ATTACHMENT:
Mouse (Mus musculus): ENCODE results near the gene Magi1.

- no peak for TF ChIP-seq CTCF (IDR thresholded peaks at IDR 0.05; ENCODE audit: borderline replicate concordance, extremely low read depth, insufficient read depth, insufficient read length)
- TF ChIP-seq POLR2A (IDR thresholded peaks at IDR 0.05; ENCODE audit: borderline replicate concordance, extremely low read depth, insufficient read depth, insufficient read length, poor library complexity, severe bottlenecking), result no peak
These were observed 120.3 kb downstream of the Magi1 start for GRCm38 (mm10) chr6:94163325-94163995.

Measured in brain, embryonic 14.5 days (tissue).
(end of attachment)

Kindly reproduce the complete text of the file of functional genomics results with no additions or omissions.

Mouse (Mus musculus): ENCODE results near the gene Magi1.

- no peak for TF ChIP-seq CTCF (IDR thresholded peaks at IDR 0.05; ENCODE audit: borderline replicate concordance, extremely low read depth, insufficient read depth, insufficient read length)
- TF ChIP-seq POLR2A (IDR thresholded peaks at IDR 0.05; ENCODE audit: borderline replicate concordance, extremely low read depth, insufficient read depth, insufficient read length, poor library complexity, severe bottlenecking), result no peak
These were observed 120.3 kb downstream of the Magi1 start for GRCm38 (mm10) chr6:94163325-94163995.

Measured in brain, embryonic 14.5 days (tissue).